Microscopes & Submarines

The development of #histSTM in the early decades of the Dutch Republic, or Republic of the Seven United Netherlands, to give it its correct name, was quite extraordinary. Alongside the development of cartography and globe making, the most advanced in...
From: The Renaissance Mathematicus on 2 Sep 2020

People in Motion Podcasts on the History of Pandemics

The People in Motion: Entangled Histories of Displacement across the Mediterranean (PIMo) network of historians is providing a series of podcasts on the history of pandemics to provide a deeper context for understanding on the current Covid-19 pandemic....

A Philosophical Explosion

 Glass drops demonstration in slow motion(Starts after the ad)Previously, we started a tour through Europe that followed the introduction of an item called a "glass drop,"  "Prince Rupert's drop" or "Dutch tear." [1] Today we will explore the...
From: Conciatore on 21 Aug 2020

A scientific Dutchman

For many decades the popular narrative version of the scientific revolution started in Poland/Germany with Copernicus moving on through Tycho in Denmark, Kepler in Germany/Austria, Galileo et al in Northern Italy, Descartes, Pascal, Mersenne etc., in...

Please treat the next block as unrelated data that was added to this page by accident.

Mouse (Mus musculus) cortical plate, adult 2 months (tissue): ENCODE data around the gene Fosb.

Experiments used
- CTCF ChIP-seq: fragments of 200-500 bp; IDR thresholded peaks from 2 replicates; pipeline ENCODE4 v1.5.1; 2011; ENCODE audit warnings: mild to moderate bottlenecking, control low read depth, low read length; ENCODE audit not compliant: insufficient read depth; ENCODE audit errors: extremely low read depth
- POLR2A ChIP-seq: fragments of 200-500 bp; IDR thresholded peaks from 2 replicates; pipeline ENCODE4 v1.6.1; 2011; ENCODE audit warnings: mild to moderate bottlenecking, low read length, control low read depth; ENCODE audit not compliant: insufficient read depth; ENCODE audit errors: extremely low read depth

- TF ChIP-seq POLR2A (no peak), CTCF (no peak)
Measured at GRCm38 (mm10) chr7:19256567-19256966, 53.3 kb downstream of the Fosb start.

From: The Renaissance Mathematicus on 20 Aug 2020

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Notes on Post Tags Search

By default, this searches for any categories containing your search term: eg, Tudor will also find Tudors, Tudor History, etc. Check the 'exact' box to restrict searching to categories exactly matching your search. All searches are case-insensitive.

This is a search for tags/categories assigned to blog posts by their authors. The terminology used for post tags varies across different blog platforms, but WordPress tags and categories, Blogspot labels, and Tumblr tags are all included.

This search feature has a number of purposes:

1. to give site users improved access to the content EMC has been aggregating since August 2012, so they can look for bloggers posting on topics they're interested in, explore what's happening in the early modern blogosphere, and so on.